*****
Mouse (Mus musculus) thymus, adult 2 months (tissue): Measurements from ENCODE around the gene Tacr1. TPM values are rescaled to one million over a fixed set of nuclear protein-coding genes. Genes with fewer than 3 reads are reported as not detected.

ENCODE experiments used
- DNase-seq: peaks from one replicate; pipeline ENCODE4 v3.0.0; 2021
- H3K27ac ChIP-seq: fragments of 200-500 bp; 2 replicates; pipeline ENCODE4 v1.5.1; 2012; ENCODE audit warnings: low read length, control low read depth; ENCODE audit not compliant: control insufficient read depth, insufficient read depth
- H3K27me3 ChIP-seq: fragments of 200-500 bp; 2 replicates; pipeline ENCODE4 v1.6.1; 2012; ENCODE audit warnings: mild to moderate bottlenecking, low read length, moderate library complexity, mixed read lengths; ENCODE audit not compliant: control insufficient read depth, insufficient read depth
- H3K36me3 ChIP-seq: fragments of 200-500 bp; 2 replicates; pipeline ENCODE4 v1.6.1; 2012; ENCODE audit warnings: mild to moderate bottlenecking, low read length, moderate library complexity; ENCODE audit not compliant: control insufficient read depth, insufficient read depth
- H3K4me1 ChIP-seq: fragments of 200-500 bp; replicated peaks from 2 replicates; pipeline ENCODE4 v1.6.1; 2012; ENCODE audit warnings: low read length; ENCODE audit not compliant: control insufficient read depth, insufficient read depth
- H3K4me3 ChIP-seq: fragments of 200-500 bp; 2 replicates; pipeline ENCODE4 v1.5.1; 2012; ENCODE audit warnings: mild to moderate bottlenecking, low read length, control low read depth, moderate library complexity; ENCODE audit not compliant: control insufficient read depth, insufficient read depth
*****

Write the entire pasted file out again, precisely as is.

Mouse (Mus musculus) thymus, adult 2 months (tissue): Measurements from ENCODE around the gene Tacr1. TPM values are rescaled to one million over a fixed set of nuclear protein-coding genes. Genes with fewer than 3 reads are reported as not detected.

ENCODE experiments used
- DNase-seq: peaks from one replicate; pipeline ENCODE4 v3.0.0; 2021
- H3K27ac ChIP-seq: fragments of 200-500 bp; 2 replicates; pipeline ENCODE4 v1.5.1; 2012; ENCODE audit warnings: low read length, control low read depth; ENCODE audit not compliant: control insufficient read depth, insufficient read depth
- H3K27me3 ChIP-seq: fragments of 200-500 bp; 2 replicates; pipeline ENCODE4 v1.6.1; 2012; ENCODE audit warnings: mild to moderate bottlenecking, low read length, moderate library complexity, mixed read lengths; ENCODE audit not compliant: control insufficient read depth, insufficient read depth
- H3K36me3 ChIP-seq: fragments of 200-500 bp; 2 replicates; pipeline ENCODE4 v1.6.1; 2012; ENCODE audit warnings: mild to moderate bottlenecking, low read length, moderate library complexity; ENCODE audit not compliant: control insufficient read depth, insufficient read depth
- H3K4me1 ChIP-seq: fragments of 200-500 bp; replicated peaks from 2 replicates; pipeline ENCODE4 v1.6.1; 2012; ENCODE audit warnings: low read length; ENCODE audit not compliant: control insufficient read depth, insufficient read depth
- H3K4me3 ChIP-seq: fragments of 200-500 bp; 2 replicates; pipeline ENCODE4 v1.5.1; 2012; ENCODE audit warnings: mild to moderate bottlenecking, low read length, control low read depth, moderate library complexity; ENCODE audit not compliant: control insufficient read depth, insufficient read depth